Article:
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This isnít open government
(Published December 3, 2001)

From its start in 1998, the administration of Mayor Anthony A. Williams has extolled its support for "open government." That means allowing the public full and free access to government records and documents, with few exceptions that primarily relate to personnel actions and criminal investigations in progress. Itís what the Districtís Freedom of Information Act requires.

Yet, The Common Denominator ó like the Sierra Club, as related in a guest column on the facing page ó has found the D.C. government often ignores legally imposed deadlines for its own compliance with requests for public information that are made under the Freedom of Information Act.

The D.C. government also often imposes cumbersome, and in our view unnecessary, bureaucratic rules for the release of public information. Why must it be the rule, rather than the exception, that requests for public documents be made in writing? If information is truly "public," it shouldnít matter who is requesting its release ó and the reason for such a request is, quite frankly, none of the governmentís business.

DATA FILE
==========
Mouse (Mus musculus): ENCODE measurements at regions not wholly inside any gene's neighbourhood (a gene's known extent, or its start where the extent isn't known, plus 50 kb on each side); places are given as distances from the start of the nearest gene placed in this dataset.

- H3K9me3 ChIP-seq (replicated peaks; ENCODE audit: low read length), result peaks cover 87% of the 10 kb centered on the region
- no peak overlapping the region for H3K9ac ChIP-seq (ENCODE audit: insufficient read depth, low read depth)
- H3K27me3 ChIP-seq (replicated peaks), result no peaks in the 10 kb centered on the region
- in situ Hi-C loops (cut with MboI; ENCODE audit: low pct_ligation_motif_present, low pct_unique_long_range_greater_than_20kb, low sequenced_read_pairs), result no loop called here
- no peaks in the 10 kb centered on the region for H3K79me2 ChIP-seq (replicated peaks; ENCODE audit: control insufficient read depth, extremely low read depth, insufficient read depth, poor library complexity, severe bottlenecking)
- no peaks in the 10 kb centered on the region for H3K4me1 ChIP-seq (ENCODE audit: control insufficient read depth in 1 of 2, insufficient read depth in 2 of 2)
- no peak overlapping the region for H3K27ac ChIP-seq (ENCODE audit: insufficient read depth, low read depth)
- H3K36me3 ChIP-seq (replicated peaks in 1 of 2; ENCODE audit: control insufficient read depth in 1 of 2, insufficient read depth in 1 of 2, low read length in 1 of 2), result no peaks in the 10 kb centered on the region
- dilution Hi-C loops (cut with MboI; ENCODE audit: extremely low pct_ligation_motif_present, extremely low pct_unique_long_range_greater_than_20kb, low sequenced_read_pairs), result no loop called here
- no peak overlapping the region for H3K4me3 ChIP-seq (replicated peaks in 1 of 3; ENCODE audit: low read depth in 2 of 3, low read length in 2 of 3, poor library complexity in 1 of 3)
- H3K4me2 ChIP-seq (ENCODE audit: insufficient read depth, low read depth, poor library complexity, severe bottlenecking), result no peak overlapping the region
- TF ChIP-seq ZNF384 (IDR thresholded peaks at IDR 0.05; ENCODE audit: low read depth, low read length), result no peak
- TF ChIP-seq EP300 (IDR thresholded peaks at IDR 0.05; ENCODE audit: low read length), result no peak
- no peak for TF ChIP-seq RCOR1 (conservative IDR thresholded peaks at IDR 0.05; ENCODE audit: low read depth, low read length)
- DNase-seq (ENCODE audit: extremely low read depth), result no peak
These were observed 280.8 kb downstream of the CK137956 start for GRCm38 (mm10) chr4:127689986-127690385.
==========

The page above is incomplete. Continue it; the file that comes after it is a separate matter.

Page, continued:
Invoking FOIA was meant to be the publicís recourse when government refused to release public documents. Government secrecy is out of hand when FOIA requests become the norm.

Copyright 2001, The Common Denominator